Attorneys are applauding a recent decision out of Nassau County Supreme Court allowing parties to access to the entire file of a court-appointed forensic evaluator in a child custody dispute. On October 17, Justice Goodstein ordered in J F.D. v. J D. that, from now on, both attorneys and their clients would be permitted to read an evaluator’s report, as well as the raw materials created and maintained throughout the evaluation process.
In the past, New York courts generally have not permitted discovery of the raw materials in an evaluator’s file pre-trial, unless the parties could show “special circumstances” such as evaluator bias or some other deficiency in the report. Assemblywoman Helene Weinstein recently proposed a bill, which did not pass, aimed at rectifying what she saw as limitations on due process by amending Domestic Relations Law §§ 70 and 240 to allow parties discovery of an evaluator’s entire file pursuant to any additional limitations set by the court. Shejustified this proposal by pointing to the fact that “[s]ince theparents are most familiar with the facts of their lives, they are best positioned to identify factual errors …” as well as noting that the parents’ interest in the custody and care of their children is a well-recognized fundamental liberty interest.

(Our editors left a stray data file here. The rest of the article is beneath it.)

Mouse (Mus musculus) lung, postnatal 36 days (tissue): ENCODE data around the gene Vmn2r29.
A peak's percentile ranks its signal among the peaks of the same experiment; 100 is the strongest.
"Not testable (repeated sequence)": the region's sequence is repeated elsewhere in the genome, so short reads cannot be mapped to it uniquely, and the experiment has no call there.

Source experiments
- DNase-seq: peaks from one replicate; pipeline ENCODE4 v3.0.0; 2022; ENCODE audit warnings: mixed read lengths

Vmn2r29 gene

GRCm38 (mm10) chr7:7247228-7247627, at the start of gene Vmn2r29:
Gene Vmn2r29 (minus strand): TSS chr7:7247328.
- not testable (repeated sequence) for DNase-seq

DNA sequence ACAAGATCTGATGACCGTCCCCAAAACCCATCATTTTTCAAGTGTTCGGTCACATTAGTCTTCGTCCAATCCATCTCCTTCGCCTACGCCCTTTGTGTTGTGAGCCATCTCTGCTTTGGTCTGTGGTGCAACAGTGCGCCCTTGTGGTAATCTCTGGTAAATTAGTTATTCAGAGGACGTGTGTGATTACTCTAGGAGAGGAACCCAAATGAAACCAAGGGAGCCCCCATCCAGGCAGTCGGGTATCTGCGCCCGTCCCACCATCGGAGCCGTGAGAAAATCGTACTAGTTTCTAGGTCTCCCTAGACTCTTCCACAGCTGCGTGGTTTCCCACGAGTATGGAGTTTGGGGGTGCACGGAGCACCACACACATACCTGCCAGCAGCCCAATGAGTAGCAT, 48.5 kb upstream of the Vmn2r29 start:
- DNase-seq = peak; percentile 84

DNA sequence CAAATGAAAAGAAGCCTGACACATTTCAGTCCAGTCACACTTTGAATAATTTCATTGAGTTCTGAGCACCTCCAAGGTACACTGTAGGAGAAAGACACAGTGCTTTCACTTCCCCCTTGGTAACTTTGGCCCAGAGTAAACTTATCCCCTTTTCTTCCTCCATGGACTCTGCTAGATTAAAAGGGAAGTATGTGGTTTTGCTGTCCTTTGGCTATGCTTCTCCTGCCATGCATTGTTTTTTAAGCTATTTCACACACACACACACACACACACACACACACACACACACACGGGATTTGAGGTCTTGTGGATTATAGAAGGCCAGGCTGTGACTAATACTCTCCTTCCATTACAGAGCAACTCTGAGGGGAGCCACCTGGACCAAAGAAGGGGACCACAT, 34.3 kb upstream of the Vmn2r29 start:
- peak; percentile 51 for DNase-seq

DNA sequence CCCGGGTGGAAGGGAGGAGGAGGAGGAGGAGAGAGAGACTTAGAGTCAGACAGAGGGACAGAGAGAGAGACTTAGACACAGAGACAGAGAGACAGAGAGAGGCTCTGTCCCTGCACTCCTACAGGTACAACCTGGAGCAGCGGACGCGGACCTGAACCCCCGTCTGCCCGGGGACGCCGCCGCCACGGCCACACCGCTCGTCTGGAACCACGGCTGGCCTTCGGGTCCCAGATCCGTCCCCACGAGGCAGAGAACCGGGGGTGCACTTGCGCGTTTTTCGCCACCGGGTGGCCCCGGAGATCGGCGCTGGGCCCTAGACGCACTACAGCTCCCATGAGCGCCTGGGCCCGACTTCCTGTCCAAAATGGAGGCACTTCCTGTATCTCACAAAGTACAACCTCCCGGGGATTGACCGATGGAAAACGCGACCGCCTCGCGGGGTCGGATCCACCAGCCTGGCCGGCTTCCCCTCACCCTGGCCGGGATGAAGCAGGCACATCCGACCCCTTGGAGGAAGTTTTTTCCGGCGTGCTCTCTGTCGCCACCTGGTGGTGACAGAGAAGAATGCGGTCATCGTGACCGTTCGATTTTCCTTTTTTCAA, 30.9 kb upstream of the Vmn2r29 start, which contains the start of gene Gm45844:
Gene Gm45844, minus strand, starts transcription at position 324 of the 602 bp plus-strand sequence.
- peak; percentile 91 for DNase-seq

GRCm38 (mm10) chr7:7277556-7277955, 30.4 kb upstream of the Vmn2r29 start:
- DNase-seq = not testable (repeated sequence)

In his decision, Justice Goodstein pointed out his agreement with the propose bill and declared his belief that “special circumstances” were unnecessary to order the release of an evaluator’s entire file. He wrote that without the ability to review an evaluator’s raw materials, he did not understand how parties would be able to adequately identify bias or deficiencies in the evaluator’s report or properly bring these issues to the attention of the court. Failure to disclose these materials, he wrote, “could be detrimeiitarto llie-besf — – interests of the child and this Court’s ultimate decision.”
Justice Goodstein ordered that the parties themselves would be permitted to review the report and its raw materials in the presence of their attorneys and would be permitted to take notes, but would not be allowed to possess copies or photos of the report and raw materials. He determined that by allowing parties to review the entire evaluator file, they would be able to better assist their attorneys in preparing for cross-examination.
A more detailed summary of this ruling can be read in the New York Law Journal here: http://www.newyorklawjournal.com/this-weeks-news/id= 1202674624071/Judge-Vows to-Grant-Parties-Access-to-F orensic-Reports?mcode= 1202615038803&curindex=11